The Colonial Pipeline Company ships gasoline and jet fuel from the Gulf Coast to about 50 million consumers in the populous East Coast, including Washington DC, Baltimore, and New York, through 5,500 miles (8,850 kilometers) of a pipeline.
The top pipeline operator said Saturday that the incident involved ransomware.
The attack comes amid rising concerns over cybersecurity holes in America’s energy infrastructure following recent incidents, and after the federal government launched an effort last month to boost cybersecurity in the nation’s power grid.
“This attack is unusual for the US. But the bottom line is that attacks targeting operational technology – the industrial control systems on the production line or plant floor – are becoming more frequent,” said Algirde Pipikaite, a cybersecurity expert with the World Economic Forum’s center for cybersecurity.
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“Cybersecurity vulnerabilities have become a systemic issue. It needs strategic oversight to ensure that operations have preventative controls and an appropriate responses plan if and when attackers breach a system,” he was quoted by Reuters on Saturday.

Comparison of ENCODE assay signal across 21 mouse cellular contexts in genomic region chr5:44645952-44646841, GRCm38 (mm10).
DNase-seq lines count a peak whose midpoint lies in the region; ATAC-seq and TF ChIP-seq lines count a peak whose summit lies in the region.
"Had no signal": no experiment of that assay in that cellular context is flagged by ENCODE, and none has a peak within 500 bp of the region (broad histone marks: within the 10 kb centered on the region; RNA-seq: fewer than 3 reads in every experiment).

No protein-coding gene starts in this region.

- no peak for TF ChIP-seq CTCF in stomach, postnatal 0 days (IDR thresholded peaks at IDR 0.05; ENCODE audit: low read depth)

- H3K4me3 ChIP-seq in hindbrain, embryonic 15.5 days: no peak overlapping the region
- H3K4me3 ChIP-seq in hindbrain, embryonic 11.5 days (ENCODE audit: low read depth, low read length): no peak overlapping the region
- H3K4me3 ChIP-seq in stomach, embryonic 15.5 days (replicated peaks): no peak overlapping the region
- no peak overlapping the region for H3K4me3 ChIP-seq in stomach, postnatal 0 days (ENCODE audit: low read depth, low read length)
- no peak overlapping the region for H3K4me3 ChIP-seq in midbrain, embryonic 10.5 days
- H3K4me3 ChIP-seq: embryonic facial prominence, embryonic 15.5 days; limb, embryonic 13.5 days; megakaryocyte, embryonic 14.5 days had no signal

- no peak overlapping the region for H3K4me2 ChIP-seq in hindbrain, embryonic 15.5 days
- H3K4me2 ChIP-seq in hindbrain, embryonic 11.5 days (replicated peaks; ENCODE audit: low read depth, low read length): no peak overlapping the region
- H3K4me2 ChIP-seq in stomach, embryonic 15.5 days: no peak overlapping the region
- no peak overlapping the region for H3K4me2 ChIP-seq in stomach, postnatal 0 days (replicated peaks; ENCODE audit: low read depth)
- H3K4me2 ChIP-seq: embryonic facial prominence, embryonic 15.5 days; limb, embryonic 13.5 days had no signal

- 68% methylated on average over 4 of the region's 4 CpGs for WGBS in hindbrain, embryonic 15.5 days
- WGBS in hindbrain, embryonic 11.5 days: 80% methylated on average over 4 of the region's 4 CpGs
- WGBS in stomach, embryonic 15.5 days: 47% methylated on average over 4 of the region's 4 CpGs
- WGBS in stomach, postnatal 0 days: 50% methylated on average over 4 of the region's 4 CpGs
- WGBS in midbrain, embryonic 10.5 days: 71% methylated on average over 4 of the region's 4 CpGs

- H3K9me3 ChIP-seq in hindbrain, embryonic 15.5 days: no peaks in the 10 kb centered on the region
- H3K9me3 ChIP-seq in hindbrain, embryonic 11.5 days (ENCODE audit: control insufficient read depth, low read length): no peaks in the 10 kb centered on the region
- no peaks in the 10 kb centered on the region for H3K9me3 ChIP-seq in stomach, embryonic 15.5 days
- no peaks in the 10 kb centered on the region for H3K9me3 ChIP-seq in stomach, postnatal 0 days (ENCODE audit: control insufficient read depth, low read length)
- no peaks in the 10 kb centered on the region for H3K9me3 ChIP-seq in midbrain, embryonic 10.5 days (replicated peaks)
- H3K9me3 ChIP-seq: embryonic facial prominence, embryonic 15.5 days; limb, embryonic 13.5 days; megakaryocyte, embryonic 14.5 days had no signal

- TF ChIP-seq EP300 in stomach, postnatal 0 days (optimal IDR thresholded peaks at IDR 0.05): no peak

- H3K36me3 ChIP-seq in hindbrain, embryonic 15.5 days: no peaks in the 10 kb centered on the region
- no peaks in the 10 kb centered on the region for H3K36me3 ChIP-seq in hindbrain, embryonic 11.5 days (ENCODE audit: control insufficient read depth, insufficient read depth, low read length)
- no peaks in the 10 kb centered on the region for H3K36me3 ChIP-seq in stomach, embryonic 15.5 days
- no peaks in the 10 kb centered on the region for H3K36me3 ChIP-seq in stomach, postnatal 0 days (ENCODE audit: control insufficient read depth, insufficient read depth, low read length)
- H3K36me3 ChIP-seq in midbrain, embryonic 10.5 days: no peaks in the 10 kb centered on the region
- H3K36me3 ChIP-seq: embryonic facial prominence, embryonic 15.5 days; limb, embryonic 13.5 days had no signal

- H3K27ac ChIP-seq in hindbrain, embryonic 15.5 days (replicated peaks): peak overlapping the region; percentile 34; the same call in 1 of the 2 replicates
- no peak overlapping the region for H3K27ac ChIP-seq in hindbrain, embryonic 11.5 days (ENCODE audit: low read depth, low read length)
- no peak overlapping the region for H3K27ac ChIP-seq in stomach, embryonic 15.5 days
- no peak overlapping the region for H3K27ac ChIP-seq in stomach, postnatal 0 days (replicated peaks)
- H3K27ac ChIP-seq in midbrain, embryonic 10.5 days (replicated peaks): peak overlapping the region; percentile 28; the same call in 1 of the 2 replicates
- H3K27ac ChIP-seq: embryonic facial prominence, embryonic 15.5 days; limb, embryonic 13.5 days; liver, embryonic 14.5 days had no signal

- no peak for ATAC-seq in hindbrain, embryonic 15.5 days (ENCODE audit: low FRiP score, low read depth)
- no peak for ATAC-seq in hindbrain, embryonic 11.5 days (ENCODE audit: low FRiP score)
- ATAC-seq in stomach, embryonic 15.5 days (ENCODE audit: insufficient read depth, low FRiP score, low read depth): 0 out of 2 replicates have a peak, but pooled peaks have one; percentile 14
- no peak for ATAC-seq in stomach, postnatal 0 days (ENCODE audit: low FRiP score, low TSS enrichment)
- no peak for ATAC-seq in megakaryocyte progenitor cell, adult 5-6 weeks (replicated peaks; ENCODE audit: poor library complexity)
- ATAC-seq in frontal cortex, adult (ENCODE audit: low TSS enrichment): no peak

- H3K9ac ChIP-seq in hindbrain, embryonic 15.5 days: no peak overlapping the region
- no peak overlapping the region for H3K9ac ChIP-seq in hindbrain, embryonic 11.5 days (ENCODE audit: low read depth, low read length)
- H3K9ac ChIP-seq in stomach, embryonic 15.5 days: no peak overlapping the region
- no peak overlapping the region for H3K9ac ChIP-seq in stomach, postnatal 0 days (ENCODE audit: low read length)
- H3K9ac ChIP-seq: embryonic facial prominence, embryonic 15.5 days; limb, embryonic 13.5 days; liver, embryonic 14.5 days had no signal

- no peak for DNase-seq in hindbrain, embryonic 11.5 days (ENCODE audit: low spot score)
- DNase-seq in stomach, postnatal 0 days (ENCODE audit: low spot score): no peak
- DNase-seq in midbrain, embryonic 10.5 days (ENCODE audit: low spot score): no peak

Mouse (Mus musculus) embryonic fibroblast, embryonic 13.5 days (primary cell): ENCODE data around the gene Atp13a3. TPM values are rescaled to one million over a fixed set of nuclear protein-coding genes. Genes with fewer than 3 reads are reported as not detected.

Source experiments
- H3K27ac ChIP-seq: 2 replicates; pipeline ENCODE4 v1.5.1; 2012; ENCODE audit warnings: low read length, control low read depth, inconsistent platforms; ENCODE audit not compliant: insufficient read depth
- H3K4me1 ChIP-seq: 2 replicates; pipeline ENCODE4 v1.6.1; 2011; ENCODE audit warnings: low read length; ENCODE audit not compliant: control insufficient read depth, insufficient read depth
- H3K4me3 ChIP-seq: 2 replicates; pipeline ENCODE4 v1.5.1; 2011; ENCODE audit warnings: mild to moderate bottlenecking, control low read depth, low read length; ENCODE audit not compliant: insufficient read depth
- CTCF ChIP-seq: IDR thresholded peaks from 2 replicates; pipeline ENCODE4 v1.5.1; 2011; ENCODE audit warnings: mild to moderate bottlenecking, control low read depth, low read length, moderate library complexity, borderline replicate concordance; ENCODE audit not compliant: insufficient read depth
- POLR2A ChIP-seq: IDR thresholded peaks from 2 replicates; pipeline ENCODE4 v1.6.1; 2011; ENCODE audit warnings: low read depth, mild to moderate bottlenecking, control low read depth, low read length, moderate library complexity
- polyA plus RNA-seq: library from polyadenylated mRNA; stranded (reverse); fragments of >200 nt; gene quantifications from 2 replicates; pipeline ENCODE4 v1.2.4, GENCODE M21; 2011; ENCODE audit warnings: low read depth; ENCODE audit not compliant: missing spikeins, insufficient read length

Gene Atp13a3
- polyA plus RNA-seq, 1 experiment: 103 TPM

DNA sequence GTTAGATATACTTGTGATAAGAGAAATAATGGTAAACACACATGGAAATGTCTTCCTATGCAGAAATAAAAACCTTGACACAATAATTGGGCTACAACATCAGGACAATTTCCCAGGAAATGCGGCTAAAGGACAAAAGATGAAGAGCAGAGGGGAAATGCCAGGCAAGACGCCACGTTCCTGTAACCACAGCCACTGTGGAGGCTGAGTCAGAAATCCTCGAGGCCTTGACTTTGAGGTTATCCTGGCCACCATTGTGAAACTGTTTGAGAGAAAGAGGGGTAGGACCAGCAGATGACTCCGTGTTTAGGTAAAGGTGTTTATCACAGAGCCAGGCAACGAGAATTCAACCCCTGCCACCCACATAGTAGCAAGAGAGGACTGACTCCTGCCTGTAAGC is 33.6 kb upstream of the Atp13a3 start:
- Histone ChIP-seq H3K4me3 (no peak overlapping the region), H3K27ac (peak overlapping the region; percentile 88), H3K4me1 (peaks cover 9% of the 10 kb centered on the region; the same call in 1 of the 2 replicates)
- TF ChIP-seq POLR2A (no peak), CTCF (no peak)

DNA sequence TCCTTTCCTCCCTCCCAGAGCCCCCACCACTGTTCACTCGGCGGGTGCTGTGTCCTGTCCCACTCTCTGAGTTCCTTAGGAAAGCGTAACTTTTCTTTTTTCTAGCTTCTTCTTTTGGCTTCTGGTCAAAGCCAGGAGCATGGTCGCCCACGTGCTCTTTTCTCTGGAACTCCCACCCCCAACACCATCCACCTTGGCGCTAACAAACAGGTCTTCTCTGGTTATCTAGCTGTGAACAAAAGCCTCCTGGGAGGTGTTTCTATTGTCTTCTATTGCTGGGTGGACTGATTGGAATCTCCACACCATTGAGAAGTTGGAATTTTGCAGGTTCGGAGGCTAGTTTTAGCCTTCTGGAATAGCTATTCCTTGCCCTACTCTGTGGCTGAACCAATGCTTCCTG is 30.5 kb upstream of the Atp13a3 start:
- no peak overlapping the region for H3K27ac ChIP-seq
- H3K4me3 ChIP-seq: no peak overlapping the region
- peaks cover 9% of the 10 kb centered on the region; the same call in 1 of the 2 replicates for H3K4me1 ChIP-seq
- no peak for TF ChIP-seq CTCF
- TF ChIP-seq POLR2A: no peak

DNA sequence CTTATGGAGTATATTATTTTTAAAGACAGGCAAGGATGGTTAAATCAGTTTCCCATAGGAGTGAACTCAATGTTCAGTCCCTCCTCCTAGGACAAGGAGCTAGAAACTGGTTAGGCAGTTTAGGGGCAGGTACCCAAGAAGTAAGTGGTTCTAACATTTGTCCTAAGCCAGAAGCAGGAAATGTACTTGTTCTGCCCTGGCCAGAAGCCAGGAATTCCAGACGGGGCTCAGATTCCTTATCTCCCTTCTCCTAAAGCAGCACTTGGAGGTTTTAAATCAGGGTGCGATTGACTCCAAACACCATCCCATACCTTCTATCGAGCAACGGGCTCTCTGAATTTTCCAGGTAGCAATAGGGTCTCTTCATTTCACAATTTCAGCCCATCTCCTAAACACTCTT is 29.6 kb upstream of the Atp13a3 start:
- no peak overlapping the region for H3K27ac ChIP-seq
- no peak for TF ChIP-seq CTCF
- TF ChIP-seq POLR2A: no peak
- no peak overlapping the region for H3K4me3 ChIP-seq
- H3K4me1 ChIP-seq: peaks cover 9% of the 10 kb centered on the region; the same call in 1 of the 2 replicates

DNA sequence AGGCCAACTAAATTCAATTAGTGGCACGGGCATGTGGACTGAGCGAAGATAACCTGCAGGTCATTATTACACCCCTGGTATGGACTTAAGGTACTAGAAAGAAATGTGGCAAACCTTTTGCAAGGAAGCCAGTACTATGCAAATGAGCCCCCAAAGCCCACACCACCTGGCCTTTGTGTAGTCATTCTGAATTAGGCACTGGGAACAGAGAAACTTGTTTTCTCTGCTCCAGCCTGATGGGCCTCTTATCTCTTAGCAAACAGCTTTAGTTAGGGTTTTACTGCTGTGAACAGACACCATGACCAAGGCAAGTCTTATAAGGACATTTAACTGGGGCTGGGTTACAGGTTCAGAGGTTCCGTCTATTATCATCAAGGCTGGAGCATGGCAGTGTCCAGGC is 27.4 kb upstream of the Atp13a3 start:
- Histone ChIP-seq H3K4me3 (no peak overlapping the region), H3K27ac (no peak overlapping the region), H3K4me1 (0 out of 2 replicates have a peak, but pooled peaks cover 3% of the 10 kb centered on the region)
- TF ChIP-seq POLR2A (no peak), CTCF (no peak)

Mike Chapple, cybersecurity and analytics expert who teaches at the University of Notre Dame, said on Twitter that the latest cyberattack reveals vulnerabilities in the core elements of America’s energy industry and called on Congress and the White House to show leadership in this regard.
“This pipeline shutdown sends the message that core elements of our national infrastructure continue to be vulnerable to cyberattack. Securing our energy infrastructure is a national security issue that involves several different federal agencies and requires centralized leadership,” he wrote.